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Moore’s law is long-term trend in the history of computing hardware. It basically says that the number of transistors that can be placed inexpensively on an integrated circuit roughly doubles every 2 years. Although the exact time frame varies in several documents, the description originates from 1965 and is still valid today. Modern computers have tremendous processing power, but at the same time they are a fraction of the size compared to their predecessors of 20-30 years ago. Modern computing hardware shows an increasing trend toward mobility, while offering high resolution color displays, multimedia capacities, and integrated network connectivity (phone, internet, GPS, Bluetooth). The latter is particularly important for developing countries, where cable networks are rare. Satellite-based wireless networks for phone and Internet are expected to become the primary choice for connectivity, and mobile devices can serve as a cost-effective hardware solution.
To have users benefit from all features on mobile devices, content needs to be optimized for smaller screens and limited keyboard input. This is also important for scientific and clinical applications. Mobile applications are used differently from desktop applications. They should allow users to perform some common tasks in a quick and efficient manner. Of course, the nature of these tasks depends on the nature of the application. For Surgical Neurology International (SNI), we wanted a web application that offers you quick access to the pillars of our website: the articles, the posts and the forum. It is also important that you are able to qucikly and easily access our multimedia and social network updates.
Our web application, “SNI Mobile,” does just that: it offers you quick access to the latest articles, posts, forum items, Twitter updates and podcasts [Figure 1]. By selecting a category, you get the titles for the last 20 items of that category in reverse chronological order [Figure 2]. If you select an item from the podcasts category, the web application will automatically open iTunes if you access it from iPhone, iPod Touch or iPad. Although the layout of the web application has been optimized for these devices, it can be accessed from any device (like Blackberry, Android, Windows Mobile or Symbian-based). Add this link to your mobile browser’s favorites to access the web application quickly: www.surgicalneurologyinternational.com/mobile
Alternatively, go to our website and select “Neurosurgery 2.0” > “Mobile” in the menu for further instructions.
You are probably familiar with downloading articles in Portable Document Format (PDF). The main advantage of PDF files is that they look the same on all computers, regardless of what text editor is used, which fonts are installed, or which printer settings are chosen. There are many good free PDF viewers available, and for desktop computers this format became the standard for downloading scientific articles. The main disadvantage for using them on mobile devices is that the original page size is maintained. Therefore, reading PDF files on a small screen can be a cumbersome task. This problem can be solved by using the EPUB format, which is a free and open e-book standard for electronic publication (hence the name). There are EPUB readers for many different mobile devices, and they allow the user to increase or decrease the font size to optimize reading on the small screen. Stanza is a free EPUB reader for iPhone, iPod Touch and iPad that I can recommend [Figure 3]. Good suggestions for other devices are always welcome. Figure 4shows an example of how text may look on a small screen.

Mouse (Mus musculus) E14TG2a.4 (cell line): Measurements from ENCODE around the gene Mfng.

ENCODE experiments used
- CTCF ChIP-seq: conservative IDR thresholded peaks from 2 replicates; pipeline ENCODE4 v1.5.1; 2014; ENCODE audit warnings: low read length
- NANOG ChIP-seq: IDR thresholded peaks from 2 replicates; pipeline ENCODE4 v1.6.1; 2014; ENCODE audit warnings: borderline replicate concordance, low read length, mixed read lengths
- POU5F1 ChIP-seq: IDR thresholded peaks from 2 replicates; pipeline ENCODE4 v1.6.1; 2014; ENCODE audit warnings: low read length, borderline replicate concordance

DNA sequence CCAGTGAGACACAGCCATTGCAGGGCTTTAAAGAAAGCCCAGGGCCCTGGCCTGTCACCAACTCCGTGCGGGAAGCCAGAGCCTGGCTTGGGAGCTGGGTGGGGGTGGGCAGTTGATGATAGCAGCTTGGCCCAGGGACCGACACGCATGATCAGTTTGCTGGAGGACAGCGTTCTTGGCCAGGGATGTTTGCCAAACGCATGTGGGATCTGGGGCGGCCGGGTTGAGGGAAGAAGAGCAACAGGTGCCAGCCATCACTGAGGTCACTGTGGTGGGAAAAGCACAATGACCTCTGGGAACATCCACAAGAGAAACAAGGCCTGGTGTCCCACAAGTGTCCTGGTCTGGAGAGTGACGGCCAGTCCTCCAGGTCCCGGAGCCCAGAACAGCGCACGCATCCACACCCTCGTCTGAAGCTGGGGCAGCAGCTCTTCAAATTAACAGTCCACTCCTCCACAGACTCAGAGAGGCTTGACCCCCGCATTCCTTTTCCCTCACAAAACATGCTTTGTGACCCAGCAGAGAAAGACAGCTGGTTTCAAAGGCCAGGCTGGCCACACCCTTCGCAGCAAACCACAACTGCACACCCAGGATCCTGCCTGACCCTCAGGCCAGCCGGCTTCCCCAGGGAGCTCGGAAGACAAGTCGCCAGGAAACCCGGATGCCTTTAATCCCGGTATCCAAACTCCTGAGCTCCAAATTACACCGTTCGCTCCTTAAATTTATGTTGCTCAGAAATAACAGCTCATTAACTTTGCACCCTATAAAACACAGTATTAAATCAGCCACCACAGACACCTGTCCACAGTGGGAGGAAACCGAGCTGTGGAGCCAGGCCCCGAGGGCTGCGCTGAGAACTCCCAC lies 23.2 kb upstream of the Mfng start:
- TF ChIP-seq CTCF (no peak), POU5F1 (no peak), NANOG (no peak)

As SNI is an open-access journal, all full-text articles can be downloaded for free, without any form of registration required. This is especially useful when it comes to downloading articles on mobile devices. There is no need to be connected to your hospital or university network; you can download EPUB versions from all our articles. This can be done from our website, or directly from the web application [Figure 2].
The foundation of every scientific journal is formed by (peer-reviewed) articles. This editorial explains how mobile devices can be used to access SNI’s content, and how the EPUB format facilitates reading articles on small screens. SNI Mobile is a web application that allows quick access to the journal’s main categories, with a layout that is optimized for iPhone and related devices. We intend to use this web application as a starting point for further mobile development. Based on our experience and your feedback we will continue working on separate applications for iPhone, iPad, Android, and maybe Blackberry in the future. We would like you to read not only our articles, but also our (blog) posts and forum items. Also, we would like to offer you our multimedia on mobile devices, starting with some podcasts on basic and clinical neurosurgery.
What sorts of applications and content would you be particularly interested in?
Available FREE in open access from: http://www.surgicalneurologyint.com/text.asp?2010/1/1/46/68932